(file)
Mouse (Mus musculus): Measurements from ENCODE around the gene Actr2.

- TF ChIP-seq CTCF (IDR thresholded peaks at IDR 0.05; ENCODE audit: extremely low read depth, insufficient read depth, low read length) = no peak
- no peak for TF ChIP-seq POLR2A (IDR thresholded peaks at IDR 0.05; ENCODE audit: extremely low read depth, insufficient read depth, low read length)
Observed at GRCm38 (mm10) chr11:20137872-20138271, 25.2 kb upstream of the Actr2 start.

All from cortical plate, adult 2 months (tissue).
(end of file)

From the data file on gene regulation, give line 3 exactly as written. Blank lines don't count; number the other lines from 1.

- no peak for TF ChIP-seq POLR2A (IDR thresholded peaks at IDR 0.05; ENCODE audit: extremely low read depth, insufficient read depth, low read length)